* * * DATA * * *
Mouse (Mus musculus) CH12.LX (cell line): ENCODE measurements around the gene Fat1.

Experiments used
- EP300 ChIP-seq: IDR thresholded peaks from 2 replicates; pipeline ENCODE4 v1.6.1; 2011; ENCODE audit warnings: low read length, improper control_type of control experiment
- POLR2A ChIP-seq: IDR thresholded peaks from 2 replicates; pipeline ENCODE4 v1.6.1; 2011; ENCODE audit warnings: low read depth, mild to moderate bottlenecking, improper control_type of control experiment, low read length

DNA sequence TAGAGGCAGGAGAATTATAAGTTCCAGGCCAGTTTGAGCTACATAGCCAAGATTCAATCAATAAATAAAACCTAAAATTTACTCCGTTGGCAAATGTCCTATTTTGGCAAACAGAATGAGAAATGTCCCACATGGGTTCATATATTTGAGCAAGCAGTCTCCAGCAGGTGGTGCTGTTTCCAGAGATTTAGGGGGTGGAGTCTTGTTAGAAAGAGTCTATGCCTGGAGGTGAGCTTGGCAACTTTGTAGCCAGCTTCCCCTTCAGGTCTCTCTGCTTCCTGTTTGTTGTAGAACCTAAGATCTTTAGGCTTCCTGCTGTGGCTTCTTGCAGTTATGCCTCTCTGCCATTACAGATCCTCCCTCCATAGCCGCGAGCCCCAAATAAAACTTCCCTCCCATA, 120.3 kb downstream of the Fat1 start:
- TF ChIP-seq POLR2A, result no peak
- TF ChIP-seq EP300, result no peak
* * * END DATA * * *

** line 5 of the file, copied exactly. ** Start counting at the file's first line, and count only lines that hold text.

DNA sequence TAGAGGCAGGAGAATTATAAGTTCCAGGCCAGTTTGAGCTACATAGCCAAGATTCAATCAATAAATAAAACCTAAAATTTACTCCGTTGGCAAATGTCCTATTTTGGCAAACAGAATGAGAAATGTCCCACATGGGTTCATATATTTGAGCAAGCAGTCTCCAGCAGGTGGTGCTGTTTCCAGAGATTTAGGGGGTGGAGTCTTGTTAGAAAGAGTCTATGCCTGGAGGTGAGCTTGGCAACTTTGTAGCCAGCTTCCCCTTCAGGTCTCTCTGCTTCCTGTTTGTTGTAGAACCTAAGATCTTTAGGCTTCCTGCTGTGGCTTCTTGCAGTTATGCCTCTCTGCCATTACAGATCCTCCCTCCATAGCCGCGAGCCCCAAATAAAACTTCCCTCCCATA, 120.3 kb downstream of the Fat1 start: